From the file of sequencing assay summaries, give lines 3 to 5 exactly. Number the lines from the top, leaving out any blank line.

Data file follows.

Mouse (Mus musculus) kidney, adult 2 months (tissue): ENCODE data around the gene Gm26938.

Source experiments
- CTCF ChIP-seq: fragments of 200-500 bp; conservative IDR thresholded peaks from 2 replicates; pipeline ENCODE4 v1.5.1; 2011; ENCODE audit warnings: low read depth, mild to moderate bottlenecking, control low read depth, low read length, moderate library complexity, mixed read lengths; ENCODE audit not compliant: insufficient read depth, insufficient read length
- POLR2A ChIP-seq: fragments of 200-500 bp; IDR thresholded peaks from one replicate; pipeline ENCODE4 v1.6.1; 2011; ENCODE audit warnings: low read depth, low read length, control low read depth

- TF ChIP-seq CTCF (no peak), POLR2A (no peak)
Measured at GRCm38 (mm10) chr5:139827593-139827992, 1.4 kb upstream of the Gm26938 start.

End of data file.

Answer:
- CTCF ChIP-seq: fragments of 200-500 bp; conservative IDR thresholded peaks from 2 replicates; pipeline ENCODE4 v1.5.1; 2011; ENCODE audit warnings: low read depth, mild to moderate bottlenecking, control low read depth, low read length, moderate library complexity, mixed read lengths; ENCODE audit not compliant: insufficient read depth, insufficient read length
- POLR2A ChIP-seq: fragments of 200-500 bp; IDR thresholded peaks from one replicate; pipeline ENCODE4 v1.6.1; 2011; ENCODE audit warnings: low read depth, low read length, control low read depth

- TF ChIP-seq CTCF (no peak), POLR2A (no peak)